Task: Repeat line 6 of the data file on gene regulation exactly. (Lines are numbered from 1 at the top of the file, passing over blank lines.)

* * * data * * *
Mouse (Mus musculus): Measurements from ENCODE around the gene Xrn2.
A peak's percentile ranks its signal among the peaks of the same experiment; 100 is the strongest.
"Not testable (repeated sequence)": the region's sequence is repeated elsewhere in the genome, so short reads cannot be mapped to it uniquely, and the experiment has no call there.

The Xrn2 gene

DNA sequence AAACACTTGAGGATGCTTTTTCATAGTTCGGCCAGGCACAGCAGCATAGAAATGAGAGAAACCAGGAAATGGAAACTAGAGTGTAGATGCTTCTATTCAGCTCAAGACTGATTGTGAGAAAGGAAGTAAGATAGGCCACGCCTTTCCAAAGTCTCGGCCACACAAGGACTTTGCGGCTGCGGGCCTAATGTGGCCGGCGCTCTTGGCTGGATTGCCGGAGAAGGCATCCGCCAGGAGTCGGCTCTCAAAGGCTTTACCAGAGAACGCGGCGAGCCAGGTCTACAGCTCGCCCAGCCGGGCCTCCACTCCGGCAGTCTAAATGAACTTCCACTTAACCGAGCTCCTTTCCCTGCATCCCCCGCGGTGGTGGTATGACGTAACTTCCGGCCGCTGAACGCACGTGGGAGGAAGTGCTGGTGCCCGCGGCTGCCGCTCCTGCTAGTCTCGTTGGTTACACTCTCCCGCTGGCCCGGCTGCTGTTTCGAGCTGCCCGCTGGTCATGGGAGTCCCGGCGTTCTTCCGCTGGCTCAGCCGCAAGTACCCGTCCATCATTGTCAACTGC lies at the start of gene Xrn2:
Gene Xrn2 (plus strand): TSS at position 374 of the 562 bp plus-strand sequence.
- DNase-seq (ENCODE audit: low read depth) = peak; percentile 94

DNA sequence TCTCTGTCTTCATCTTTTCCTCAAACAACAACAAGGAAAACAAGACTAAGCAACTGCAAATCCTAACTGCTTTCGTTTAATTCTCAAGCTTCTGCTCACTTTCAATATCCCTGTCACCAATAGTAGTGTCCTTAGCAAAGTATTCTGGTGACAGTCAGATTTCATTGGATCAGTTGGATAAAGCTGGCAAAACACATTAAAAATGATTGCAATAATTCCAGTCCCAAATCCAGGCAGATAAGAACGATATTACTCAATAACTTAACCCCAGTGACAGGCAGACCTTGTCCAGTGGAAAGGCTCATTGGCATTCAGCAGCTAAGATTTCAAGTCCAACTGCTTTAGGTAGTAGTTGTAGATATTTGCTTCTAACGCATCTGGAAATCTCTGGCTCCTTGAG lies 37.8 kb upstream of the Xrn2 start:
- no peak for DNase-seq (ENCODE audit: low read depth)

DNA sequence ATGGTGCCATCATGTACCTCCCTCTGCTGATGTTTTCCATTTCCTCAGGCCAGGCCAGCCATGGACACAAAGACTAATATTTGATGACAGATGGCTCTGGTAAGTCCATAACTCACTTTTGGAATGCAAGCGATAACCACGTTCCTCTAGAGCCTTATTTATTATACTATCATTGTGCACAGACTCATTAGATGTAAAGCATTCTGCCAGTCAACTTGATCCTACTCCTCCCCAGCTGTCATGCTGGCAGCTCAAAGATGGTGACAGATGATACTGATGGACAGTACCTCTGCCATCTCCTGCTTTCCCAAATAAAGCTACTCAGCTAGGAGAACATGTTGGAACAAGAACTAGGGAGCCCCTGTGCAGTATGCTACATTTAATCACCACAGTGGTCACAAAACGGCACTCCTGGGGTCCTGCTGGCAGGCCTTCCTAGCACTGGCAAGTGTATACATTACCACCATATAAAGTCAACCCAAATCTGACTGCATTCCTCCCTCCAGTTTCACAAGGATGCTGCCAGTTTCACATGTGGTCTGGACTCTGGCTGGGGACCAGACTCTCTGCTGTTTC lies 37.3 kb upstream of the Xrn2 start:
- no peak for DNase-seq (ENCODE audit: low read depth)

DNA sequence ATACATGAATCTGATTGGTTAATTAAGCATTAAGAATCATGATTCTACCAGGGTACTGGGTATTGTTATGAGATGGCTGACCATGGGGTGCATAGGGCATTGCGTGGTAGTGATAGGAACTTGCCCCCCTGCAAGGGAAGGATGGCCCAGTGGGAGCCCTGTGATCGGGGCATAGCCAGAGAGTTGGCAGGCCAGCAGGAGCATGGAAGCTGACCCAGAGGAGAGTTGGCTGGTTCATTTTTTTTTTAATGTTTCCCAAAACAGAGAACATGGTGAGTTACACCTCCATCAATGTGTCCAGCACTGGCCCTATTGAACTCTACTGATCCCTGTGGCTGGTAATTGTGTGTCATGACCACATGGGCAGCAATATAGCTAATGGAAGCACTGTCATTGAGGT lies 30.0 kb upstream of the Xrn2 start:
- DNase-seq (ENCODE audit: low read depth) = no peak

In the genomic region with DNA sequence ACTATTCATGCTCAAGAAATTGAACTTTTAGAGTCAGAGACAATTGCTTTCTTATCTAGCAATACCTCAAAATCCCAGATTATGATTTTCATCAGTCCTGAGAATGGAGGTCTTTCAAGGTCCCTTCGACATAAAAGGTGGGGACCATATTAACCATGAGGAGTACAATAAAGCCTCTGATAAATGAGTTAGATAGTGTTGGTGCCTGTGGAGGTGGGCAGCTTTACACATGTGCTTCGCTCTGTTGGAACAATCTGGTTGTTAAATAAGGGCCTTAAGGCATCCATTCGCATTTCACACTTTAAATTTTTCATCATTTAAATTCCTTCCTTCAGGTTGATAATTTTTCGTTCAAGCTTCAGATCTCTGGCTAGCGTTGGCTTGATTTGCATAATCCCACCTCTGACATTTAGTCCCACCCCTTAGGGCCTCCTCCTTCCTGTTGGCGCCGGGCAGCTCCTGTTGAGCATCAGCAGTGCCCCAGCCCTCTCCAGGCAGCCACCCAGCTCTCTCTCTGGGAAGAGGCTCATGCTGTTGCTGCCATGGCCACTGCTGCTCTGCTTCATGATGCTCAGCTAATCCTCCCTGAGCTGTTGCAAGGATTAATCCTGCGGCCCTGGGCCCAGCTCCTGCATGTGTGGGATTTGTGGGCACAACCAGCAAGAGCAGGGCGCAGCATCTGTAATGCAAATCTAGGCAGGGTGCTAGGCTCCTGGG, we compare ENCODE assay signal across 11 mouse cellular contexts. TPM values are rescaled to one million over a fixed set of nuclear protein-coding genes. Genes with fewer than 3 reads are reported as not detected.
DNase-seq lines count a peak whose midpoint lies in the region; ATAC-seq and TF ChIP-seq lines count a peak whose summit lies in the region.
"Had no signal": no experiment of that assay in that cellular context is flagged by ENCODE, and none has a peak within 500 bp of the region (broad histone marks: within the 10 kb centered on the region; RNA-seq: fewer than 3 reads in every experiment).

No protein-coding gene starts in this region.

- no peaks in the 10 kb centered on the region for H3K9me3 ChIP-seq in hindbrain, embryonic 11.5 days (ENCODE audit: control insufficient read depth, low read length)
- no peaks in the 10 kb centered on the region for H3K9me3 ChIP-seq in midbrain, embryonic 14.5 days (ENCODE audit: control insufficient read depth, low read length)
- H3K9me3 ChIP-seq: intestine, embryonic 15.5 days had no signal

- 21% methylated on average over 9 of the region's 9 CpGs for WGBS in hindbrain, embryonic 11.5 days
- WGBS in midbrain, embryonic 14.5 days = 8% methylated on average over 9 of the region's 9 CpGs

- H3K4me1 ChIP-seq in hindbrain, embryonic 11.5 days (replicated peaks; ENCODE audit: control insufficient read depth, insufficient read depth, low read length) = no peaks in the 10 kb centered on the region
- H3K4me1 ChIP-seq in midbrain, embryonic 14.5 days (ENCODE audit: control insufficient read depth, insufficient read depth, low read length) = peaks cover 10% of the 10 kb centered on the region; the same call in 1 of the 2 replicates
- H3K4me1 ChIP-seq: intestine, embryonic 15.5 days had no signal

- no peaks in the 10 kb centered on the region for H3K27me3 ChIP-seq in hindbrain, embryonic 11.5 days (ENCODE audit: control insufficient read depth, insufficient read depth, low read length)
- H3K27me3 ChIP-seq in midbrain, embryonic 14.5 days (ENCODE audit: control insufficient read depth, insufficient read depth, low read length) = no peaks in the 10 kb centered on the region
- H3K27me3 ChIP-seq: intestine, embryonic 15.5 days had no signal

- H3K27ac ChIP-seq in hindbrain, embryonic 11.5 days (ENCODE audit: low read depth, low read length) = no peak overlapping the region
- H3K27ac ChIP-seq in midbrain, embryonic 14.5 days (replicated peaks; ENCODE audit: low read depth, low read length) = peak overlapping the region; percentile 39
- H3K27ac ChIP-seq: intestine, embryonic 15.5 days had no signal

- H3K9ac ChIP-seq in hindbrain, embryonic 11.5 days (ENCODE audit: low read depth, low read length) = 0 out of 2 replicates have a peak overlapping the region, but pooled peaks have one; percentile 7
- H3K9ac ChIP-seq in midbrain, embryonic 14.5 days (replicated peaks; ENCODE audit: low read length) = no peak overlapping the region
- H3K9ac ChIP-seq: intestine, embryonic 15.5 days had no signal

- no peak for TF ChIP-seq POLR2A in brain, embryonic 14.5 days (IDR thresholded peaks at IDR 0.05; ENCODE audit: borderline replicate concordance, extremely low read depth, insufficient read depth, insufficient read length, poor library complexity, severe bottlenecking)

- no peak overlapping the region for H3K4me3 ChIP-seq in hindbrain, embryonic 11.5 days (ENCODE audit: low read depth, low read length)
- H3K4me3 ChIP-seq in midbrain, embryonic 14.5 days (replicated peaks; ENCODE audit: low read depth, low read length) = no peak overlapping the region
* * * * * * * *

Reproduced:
Gene Xrn2 (plus strand): TSS at position 374 of the 562 bp plus-strand sequence.